Agriculture and Cooperatives Minister Thira Sutabutra said yesterday the ministry would reconsider the pros and cons of using the vaccine in fowl as one of the counter-measures against bird flu at a meeting next week to be joined by experts from both state and private agencies.
If vaccine use proves beneficial and effective, the meeting's conclusions will then be forwarded to the government for a change in policy, he said.
''The matter has been debated in society for some time and it should be time to settle it now,'' said Mr Thira.
''It's a fact that the virus has become endemic here, meaning it cannot be stopped unless vaccination is applied, theoretically.
''Our virus control measures now are at the same time costly and inconsistent. So the key condition we have to find out is whether we have an effective vaccine or not. And if so, we must use it,'' he said.
Vaccination of fowl has been fiercely debated in the country as poultry raisers and experts are divided over the issue.
Traditional fowl raisers, including those who raise free range ducks, want to use the vaccine, claiming this will help prevent their poultry from dying of avian flu.
But several virologists from leading academic institutions said the vaccine would speed up virus mutations to the point that a pandemic could be triggered.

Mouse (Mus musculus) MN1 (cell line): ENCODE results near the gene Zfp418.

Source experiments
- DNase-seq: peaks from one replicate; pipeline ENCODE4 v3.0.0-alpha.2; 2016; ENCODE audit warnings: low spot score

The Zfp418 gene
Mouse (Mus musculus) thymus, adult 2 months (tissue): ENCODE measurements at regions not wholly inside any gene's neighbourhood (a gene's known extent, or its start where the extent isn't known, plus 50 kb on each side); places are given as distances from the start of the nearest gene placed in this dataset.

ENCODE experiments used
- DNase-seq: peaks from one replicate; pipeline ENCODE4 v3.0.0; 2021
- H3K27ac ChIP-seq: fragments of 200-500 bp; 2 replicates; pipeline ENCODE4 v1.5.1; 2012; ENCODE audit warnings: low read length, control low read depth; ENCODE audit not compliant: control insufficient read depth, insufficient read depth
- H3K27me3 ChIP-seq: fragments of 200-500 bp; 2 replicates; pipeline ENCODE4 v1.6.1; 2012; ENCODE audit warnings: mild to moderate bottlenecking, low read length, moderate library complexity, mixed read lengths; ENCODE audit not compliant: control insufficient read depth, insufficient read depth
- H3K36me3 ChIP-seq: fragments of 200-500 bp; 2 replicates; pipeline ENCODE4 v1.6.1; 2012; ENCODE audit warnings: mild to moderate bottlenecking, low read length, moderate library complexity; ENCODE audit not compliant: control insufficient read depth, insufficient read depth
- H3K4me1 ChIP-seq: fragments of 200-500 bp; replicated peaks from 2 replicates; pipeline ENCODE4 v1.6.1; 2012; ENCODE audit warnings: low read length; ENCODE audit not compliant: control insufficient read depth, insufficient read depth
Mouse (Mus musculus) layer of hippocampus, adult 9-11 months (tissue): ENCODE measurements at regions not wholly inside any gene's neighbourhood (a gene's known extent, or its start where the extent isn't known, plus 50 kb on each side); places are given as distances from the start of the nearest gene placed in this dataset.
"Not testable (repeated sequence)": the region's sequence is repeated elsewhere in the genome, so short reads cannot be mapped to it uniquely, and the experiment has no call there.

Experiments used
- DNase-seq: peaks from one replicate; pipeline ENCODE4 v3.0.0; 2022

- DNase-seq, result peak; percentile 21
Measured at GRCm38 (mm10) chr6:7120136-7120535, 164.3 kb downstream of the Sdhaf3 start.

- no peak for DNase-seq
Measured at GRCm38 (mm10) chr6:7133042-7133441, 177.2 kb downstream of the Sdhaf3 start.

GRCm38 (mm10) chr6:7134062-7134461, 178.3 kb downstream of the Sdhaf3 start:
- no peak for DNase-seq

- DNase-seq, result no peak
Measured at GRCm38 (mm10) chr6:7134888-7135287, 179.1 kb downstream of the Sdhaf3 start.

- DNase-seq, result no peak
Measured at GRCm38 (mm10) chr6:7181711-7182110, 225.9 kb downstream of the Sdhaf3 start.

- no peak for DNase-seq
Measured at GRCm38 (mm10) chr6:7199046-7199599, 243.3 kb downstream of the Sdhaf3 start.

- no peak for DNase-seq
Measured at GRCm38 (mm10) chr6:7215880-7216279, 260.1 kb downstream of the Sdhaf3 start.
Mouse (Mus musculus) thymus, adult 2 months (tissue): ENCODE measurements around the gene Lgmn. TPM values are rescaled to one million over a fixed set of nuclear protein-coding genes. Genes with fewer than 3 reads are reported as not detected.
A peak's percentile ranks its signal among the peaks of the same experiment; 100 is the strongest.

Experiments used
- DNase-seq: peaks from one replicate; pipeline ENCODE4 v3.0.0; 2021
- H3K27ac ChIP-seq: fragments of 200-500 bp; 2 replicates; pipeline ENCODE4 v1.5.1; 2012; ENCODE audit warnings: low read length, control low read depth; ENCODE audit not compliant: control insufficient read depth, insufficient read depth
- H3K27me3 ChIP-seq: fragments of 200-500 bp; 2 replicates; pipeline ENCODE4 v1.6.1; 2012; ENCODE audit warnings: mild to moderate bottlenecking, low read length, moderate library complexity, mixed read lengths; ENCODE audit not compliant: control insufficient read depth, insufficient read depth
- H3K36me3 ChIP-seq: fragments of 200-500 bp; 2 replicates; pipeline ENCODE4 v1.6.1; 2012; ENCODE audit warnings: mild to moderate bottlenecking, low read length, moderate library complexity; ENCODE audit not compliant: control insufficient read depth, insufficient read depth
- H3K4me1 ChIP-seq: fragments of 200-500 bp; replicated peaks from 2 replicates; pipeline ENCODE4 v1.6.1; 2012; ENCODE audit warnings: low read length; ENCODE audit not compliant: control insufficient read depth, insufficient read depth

In September 2004, a government-appointed academic committee concluded that vaccination usage had limitations, including the country's ability to control vaccine use.
The centre of concern here was that once the vaccine was used on fowl, those animals would not show any bird flu symptoms, making it difficult to detect outbreaks. It led to the decision by the previous government to ban vaccine use.
A bird flu control expert at the Livestock Development Department, the main agency controlling the disease, disagreed with the ministry's move to consider allowing the use of the vaccine.
He was concerned about the lack of effective monitoring and control systems for use of the vaccine by authorities and a lack of discipline among fowl raisers.
The official said the two million backyard fowl raisers were too numerous to be controlled effectively by the authorities and also not ready to handle the monitoring and control procedures when using the vaccine.
Under proper procedures, they would vaccinate most of their fowl, but leave some unvaccinated as markers for possible virus infections, the official said.
''Vaccination is not only about the effectiveness of vaccine, but also about discipline among ourselves,'' he said.
Yukol Limlamthong, acting department chief, a supporter of the ban, said he preferred to discuss the matter at the meeting. But he cautioned that any vaccination programme should have strict monitoring and controls.
The government on Tuesday agreed to transfer him to be a ministry deputy permanent secretary. He will soon take up the new position.
Bird flu was first reported in Thailand in early 2004.
It resulted in the mass culling of over 60 million fowl and 17 human fatalities as of November this year.
source - Bangkok Post